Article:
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HomeHealth & BehaviorHealth & Nutrition

Ask the Experts

Help! My child's motor skills are lacking

By Debra Collins, Family therapist

Question:

My second-grade son is well behaved and attentive and listens well. He is at grade level in all subjects. However, I am concerned about his motor skills. He can't tie his shoelaces well. When he ties them, they come undone in a few minutes. He also cannot seem to run or catch a ball as well as other kids in his age group. My son has never liked cycling and will not even try going on a bike. He also does not seem to be interested in playing any games or sports. Could he be having problems with his gross motor development, or is his behavior age-appropriate? What should I do?

Answer:

Children have varying degrees of fine- and gross-motor-skill competency. Check if your son is having difficulty writing, which involves fine motor skills. Most schools don’t evaluate for writing problems until students begin using cursive, which, depending on the school, might not start until third grade. Tying shoes also involves fine motor skills, and teaching him how to double-knot could be good practice. Using art materials that require more hand control could also be beneficial.

Children may not seek out activities that require coordination and use of gross motor skills (such as riding a bike) because they lack the ability — or simply aren't interested. Ask the teacher if your son is below the expected range of ability. Is he being encouraged to participate? Some children don't like the competitive nature of sports, especially if they feel incompetent. He might need more support.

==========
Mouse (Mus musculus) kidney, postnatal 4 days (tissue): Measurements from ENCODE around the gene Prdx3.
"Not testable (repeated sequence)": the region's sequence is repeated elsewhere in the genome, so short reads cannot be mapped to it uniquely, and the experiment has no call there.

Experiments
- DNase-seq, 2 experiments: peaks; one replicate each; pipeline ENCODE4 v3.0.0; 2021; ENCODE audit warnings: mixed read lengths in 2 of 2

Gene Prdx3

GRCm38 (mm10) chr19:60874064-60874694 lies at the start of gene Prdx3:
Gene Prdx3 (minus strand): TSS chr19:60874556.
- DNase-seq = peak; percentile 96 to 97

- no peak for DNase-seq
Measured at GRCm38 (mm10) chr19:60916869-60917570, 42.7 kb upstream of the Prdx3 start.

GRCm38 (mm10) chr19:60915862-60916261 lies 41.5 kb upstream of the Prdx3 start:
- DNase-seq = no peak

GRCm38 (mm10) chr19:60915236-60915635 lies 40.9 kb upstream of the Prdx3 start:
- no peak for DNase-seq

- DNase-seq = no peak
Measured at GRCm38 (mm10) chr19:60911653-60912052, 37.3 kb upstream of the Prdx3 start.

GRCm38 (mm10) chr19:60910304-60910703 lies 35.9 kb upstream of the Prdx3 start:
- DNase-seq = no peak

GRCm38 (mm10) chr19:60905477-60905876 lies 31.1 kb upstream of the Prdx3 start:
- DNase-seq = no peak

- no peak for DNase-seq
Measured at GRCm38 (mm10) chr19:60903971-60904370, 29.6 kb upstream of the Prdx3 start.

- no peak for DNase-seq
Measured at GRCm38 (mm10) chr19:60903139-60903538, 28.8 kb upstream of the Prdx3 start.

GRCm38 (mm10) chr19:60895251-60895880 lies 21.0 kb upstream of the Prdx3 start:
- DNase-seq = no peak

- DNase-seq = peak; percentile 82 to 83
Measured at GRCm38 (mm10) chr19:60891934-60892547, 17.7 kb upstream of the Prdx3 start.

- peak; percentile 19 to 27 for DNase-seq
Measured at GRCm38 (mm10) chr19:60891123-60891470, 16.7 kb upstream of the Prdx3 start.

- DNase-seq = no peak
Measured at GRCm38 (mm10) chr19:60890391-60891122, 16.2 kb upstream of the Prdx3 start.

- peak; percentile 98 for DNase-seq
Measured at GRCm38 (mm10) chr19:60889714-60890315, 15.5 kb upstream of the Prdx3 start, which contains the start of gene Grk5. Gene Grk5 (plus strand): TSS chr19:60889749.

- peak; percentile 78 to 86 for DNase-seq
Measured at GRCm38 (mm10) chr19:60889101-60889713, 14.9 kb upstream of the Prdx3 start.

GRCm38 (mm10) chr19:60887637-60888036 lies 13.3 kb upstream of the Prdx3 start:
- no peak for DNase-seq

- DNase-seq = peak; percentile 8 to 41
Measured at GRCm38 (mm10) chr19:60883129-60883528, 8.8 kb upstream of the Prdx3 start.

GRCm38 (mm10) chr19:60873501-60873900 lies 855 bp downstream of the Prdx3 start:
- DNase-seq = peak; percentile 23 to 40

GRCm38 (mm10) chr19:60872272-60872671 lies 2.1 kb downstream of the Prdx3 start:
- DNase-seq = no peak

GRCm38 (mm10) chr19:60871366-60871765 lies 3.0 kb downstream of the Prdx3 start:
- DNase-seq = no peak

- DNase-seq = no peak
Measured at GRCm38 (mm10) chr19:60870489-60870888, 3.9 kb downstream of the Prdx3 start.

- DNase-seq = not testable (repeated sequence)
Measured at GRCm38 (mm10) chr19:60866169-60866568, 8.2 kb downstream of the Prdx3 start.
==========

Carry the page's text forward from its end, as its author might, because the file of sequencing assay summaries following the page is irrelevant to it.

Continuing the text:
Here are some things you can do to encourage his gross-motor-skill development:

  • At this age, the focus tends to be on developing locomotor skills such as running, hopping, and skipping. Try games and activities that promote these skills, like jumping rope, dribbling or passing a ball, or line dancing. All involve pacing, following directions, and making physical transitions.
  • Model participating in physical activities. It could be simple things to start, such as taking nature walks, spending time at playgrounds, or kicking a ball back and forth. Other less competitive endeavors are swimming and certain kinds of martial arts.

If you are still worried, get a preliminary assessment from your pediatrician — he or she could refer your son to a neurologist for further evaluation.


Debra Collins is a licensed marriage and family therapist and has worked in both primary and middle schools as a school counselor. She gives workshops to teachers and students and offers parenting classes in the San Francisco Bay Area. To learn more, visit her website.

Advice from our experts is not a substitute for professional diagnosis or treatment from a health-care provider or learning expert familiar with your unique situation. We recommend consulting a qualified professional if you have concerns about your child's condition.

Comments from GreatSchools.org readers

08/19/2009:
"You should ask your family doctor is you have concerns; however, you can also get an occupational therapy (OT)evaluation. Occupational Therapists often work with children who have delayed gross and/or fine motor skills. It might not be a neurological problem - maybe just a little delay that a few sessions of OT would help!"
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